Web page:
“Stasiland demonstrates that great, originalreporting is still possible. . . . A heartbreaking, beautifully written book. Aclassic.” —Claire Tomalin, Guardian “Books ofthe Year” AnnaFunder delivers a prize-winning and powerfully rendered account of theresistance against East Germany’s communist dictatorship in these harrowing,personal tales of life behind the Iron Curtain—and, especially, of life underthe iron fist of the Stasi, East Germany’s brutal state security force. In thetradition of Frederick Taylor’s The Berlin Wall andPhilip Gourevitch’s WeWish to Inform You That Tomorrow We Will be Killed With Our Families, Funder’s Stasiland isa masterpiece of investigative reporting, written with novelistic vividness andthe compelling intensity of a universal, real-life story.
The Wages of DestructionAdam Tooze
"Masterful . . . [A] painstakingly researched, astonishingly erudite study…Tooze has added his name to the roll call of top-class scholars of Nazism." — Financial Times An extraordinary mythology has grown up around the Third Reich that hovers over political and moral debate even today. Adam Tooze's controversial book challenges the conventional economic interpretations of that period to explore how Hitler's surprisingly prescient vision--ultimately hindered by Germany's limited resources and his own racial ideology--was to create a German super-state to dominate Europe and compete with what he saw as America's overwhelming power in a soon-to- be globalized world. The Wages of Destruction is a chilling work of originality and tremendous scholarship that set off debate in Germany and will fundamentally change the way in which history views the Second World War.
The German GeniusPeter Watson
The German Genius is a virtuoso cultural history of German ideas and influence, from 1750 to the present day, by acclaimed historian Peter Watson (Making of the Modern Mind, Ideas). From Bach, Goethe, and Schopenhauer to Nietzsche, Freud, and Einstein, from the arts and humanities to science and philosophy, The German Genius is a lively and accessible review of over 250 years of German intellectual history. In the process, it explains the devastating effects of World War II, which transformed a vibrant and brilliantly artistic culture into a vehicle of warfare and destruction, and it shows how the German culture advanced in the war’s aftermath.
Les ParisiennesAnne Sebba
“Anne Sebba has the nearly miraculous gift of combining the vivid intimacy of the lives of women during The Occupation with the history of the time. This is a remarkable book.” —Edmund de Waal, New York Times bestselling author of The Hare with the Amber Eyes New York Times bestselling author Anne Sebba explores a devastating period in Paris's history and tells the stories of how women survived—or didn’t—during the Nazi occupation. Paris in the 1940s was a place of fear, power, aggression, courage, deprivation, and secrets. During the occupation, the swastika flew from the Eiffel Tower and danger lurked on every corner. While Parisian men were either fighting at the front or captured and forced to work in German factories, the women of Paris were left behind where they would come face to face with the German conquerors on a daily basis, as waitresses, shop assistants, or wives and mothers, increasingly desperate to find food to feed their families as hunger became part of everyday life. When the Nazis and the puppet Vichy regime began rounding up Jews to ship east to concentration camps, the full horror of the war was brought home and the choice between collaboration and resistance became unavoidable. Sebba focuses on the role of women, many of whom faced life and death decisions every day. After the war ended, there would be a fierce settling of accounts between those who made peace with or, worse, helped the occupiers and those who fought the Nazis in any way they could.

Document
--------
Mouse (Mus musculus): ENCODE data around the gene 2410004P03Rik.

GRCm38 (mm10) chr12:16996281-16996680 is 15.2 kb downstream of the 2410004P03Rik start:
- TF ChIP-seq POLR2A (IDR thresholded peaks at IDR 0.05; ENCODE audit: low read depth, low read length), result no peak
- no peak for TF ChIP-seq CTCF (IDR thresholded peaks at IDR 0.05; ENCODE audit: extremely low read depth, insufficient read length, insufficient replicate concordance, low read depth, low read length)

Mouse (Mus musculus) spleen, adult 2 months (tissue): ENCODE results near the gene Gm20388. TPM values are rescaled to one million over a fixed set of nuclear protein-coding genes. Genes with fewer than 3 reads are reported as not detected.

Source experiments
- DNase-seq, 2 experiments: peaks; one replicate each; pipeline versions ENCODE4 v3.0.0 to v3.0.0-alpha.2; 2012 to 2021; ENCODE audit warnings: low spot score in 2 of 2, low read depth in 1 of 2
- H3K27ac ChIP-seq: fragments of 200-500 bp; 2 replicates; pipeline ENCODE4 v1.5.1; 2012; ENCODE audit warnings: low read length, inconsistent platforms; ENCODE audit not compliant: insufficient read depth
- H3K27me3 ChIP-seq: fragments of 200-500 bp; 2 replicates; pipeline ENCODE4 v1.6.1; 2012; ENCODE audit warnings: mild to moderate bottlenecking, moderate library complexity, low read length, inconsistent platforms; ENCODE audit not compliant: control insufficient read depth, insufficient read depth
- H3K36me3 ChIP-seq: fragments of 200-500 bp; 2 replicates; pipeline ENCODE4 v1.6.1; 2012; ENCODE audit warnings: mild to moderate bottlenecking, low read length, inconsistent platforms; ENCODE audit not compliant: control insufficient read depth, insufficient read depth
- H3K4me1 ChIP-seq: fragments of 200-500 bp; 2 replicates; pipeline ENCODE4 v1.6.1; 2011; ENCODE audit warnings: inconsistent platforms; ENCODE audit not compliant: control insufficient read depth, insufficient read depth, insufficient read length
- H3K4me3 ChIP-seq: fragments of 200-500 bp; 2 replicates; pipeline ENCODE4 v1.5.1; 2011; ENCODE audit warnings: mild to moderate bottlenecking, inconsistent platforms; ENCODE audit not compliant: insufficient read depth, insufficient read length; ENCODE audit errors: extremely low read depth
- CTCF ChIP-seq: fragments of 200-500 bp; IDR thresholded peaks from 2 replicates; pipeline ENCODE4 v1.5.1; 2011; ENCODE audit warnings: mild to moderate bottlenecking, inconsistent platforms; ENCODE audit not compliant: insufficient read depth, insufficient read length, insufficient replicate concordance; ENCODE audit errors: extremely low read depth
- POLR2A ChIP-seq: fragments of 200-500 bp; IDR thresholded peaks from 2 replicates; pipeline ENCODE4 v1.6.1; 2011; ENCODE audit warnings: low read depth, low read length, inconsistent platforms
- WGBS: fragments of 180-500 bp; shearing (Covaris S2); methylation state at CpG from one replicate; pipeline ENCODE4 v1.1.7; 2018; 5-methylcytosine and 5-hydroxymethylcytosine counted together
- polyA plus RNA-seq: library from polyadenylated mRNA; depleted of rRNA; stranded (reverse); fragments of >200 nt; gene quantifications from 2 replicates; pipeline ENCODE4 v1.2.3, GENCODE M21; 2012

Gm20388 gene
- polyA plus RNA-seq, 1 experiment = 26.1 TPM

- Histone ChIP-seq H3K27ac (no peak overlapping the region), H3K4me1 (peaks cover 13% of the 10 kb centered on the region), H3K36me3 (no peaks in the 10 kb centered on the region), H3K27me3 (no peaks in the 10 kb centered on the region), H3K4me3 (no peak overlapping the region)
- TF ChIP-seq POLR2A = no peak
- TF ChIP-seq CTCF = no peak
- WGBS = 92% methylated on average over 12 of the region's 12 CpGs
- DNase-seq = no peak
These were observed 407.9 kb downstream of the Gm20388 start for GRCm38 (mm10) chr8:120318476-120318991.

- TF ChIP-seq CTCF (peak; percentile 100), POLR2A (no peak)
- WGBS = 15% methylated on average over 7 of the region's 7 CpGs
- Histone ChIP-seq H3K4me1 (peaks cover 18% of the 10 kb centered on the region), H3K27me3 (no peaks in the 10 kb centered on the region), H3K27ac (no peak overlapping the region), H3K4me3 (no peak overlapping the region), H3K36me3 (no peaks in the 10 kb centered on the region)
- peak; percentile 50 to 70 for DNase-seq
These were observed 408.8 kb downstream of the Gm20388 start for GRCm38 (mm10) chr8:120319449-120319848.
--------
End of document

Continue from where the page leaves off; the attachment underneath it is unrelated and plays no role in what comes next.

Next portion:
Great Tales from English History (Book 2)Robert Lacey
With insight, humor and fascinating detail, Lacey brings brilliantly to life the stories that made England -- from Ethelred the Unready to Richard the Lionheart, the Venerable Bede to Piers the Ploughman. The greatest historians are vivid storytellers, Robert Lacey reminds us, and in Great Tales from English History, he proves his place among them, illuminating in unforgettable detail the characters and events that shaped a nation. In this volume, Lacey limns the most important period in England's past, highlighting the spread of the English language, the rejection of both a religion and a traditional view of kingly authority, and an unstoppable movement toward intellectual and political freedom from 1387 to 1689. Opening with Chaucer's Canterbury Tales and culminating in William and Mary's "Glorious Revolution," Lacey revisits some of the truly classic stories of English history: the Battle of Agincourt, where Henry V's skilled archers defeated a French army three times as large; the tragic tale of the two young princes locked in the Tower of London (and almost certainly murdered) by their usurping uncle, Richard III; Henry VIII's schismatic divorce, not just from his wife but from the authority of the Catholic Church; "Bloody Mary" and the burning of religious dissidents; Sir Francis Drake's dramatic, if questionable, part in the defeat of the Spanish Armada; and the terrible and transformative Great Fire of London, to name but a few. Here Anglophiles will find their favorite English kings and queens, villains and victims, authors and architects - from Richard II to Anne Boleyn, the Virgin Queen to Oliver Cromwell, Samuel Pepys to Christopher Wren, and many more. Continuing the "eminently readable, highly enjoyable" (St. Louis Post-Dispatch) history he began in volume I of Great Tales from English History, Robert Lacey has drawn on the most up-to-date research to present a taut and riveting narrative, breathing life into the most pivotal characters and exciting landmarks in England's history.